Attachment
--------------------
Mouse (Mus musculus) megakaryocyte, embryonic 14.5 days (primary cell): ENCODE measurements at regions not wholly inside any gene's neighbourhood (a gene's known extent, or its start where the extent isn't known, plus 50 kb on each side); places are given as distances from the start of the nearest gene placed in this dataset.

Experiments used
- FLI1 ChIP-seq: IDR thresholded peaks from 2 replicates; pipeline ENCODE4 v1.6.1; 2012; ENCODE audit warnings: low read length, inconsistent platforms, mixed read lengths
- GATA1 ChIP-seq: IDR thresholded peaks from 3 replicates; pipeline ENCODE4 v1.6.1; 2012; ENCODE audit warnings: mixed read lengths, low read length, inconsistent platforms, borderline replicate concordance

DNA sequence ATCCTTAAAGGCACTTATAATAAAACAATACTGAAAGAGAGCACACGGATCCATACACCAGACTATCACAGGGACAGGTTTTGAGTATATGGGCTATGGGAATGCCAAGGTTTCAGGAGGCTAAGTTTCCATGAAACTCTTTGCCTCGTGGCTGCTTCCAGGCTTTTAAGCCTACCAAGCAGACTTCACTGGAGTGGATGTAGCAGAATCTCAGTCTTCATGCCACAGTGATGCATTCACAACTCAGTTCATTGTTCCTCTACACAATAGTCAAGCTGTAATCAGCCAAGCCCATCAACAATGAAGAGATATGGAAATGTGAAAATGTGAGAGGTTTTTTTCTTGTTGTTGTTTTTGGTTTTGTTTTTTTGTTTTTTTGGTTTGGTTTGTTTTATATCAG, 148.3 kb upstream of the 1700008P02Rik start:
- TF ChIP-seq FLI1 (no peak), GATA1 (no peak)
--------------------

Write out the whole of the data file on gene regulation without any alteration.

Mouse (Mus musculus) megakaryocyte, embryonic 14.5 days (primary cell): ENCODE measurements at regions not wholly inside any gene's neighbourhood (a gene's known extent, or its start where the extent isn't known, plus 50 kb on each side); places are given as distances from the start of the nearest gene placed in this dataset.

Experiments used
- FLI1 ChIP-seq: IDR thresholded peaks from 2 replicates; pipeline ENCODE4 v1.6.1; 2012; ENCODE audit warnings: low read length, inconsistent platforms, mixed read lengths
- GATA1 ChIP-seq: IDR thresholded peaks from 3 replicates; pipeline ENCODE4 v1.6.1; 2012; ENCODE audit warnings: mixed read lengths, low read length, inconsistent platforms, borderline replicate concordance

DNA sequence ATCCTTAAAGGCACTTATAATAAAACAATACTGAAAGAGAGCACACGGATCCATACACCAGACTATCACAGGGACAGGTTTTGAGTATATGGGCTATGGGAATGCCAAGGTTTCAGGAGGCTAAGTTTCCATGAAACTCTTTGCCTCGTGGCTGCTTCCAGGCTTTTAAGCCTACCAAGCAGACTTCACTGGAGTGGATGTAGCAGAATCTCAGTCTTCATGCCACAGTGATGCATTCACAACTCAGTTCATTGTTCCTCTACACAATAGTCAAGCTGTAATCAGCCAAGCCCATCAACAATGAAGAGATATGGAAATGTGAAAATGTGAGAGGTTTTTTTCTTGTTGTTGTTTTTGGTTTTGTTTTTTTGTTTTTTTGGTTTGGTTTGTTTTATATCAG, 148.3 kb upstream of the 1700008P02Rik start:
- TF ChIP-seq FLI1 (no peak), GATA1 (no peak)